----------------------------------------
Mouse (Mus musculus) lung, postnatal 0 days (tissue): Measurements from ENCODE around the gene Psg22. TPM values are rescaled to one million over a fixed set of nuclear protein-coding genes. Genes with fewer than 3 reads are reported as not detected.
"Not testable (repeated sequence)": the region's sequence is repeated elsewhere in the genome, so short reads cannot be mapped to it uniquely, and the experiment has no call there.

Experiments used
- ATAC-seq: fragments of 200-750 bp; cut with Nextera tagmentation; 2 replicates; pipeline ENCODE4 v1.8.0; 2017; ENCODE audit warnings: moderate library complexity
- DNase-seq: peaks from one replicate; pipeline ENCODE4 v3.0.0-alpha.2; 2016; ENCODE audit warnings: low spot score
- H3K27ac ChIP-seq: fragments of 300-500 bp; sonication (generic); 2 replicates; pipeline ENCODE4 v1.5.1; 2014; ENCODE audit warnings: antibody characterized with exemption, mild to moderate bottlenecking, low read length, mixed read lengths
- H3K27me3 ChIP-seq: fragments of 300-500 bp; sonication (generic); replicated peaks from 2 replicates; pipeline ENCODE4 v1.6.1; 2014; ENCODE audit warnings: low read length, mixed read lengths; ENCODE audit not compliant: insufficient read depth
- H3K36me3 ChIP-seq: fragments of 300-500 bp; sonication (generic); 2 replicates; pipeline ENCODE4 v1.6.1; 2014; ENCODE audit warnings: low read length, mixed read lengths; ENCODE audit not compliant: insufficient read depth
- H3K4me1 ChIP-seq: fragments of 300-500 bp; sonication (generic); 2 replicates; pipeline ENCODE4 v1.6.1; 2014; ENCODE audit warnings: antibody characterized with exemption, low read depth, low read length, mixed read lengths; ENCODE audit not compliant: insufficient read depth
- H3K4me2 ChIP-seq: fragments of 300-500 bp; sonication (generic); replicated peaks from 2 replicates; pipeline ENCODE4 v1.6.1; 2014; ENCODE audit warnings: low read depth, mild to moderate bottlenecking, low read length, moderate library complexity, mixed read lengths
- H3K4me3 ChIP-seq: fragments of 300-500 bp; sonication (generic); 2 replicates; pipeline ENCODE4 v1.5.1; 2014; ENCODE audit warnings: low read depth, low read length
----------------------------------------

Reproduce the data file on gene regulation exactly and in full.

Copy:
Mouse (Mus musculus) lung, postnatal 0 days (tissue): Measurements from ENCODE around the gene Psg22. TPM values are rescaled to one million over a fixed set of nuclear protein-coding genes. Genes with fewer than 3 reads are reported as not detected.
"Not testable (repeated sequence)": the region's sequence is repeated elsewhere in the genome, so short reads cannot be mapped to it uniquely, and the experiment has no call there.

Experiments used
- ATAC-seq: fragments of 200-750 bp; cut with Nextera tagmentation; 2 replicates; pipeline ENCODE4 v1.8.0; 2017; ENCODE audit warnings: moderate library complexity
- DNase-seq: peaks from one replicate; pipeline ENCODE4 v3.0.0-alpha.2; 2016; ENCODE audit warnings: low spot score
- H3K27ac ChIP-seq: fragments of 300-500 bp; sonication (generic); 2 replicates; pipeline ENCODE4 v1.5.1; 2014; ENCODE audit warnings: antibody characterized with exemption, mild to moderate bottlenecking, low read length, mixed read lengths
- H3K27me3 ChIP-seq: fragments of 300-500 bp; sonication (generic); replicated peaks from 2 replicates; pipeline ENCODE4 v1.6.1; 2014; ENCODE audit warnings: low read length, mixed read lengths; ENCODE audit not compliant: insufficient read depth
- H3K36me3 ChIP-seq: fragments of 300-500 bp; sonication (generic); 2 replicates; pipeline ENCODE4 v1.6.1; 2014; ENCODE audit warnings: low read length, mixed read lengths; ENCODE audit not compliant: insufficient read depth
- H3K4me1 ChIP-seq: fragments of 300-500 bp; sonication (generic); 2 replicates; pipeline ENCODE4 v1.6.1; 2014; ENCODE audit warnings: antibody characterized with exemption, low read depth, low read length, mixed read lengths; ENCODE audit not compliant: insufficient read depth
- H3K4me2 ChIP-seq: fragments of 300-500 bp; sonication (generic); replicated peaks from 2 replicates; pipeline ENCODE4 v1.6.1; 2014; ENCODE audit warnings: low read depth, mild to moderate bottlenecking, low read length, moderate library complexity, mixed read lengths
- H3K4me3 ChIP-seq: fragments of 300-500 bp; sonication (generic); 2 replicates; pipeline ENCODE4 v1.5.1; 2014; ENCODE audit warnings: low read depth, low read length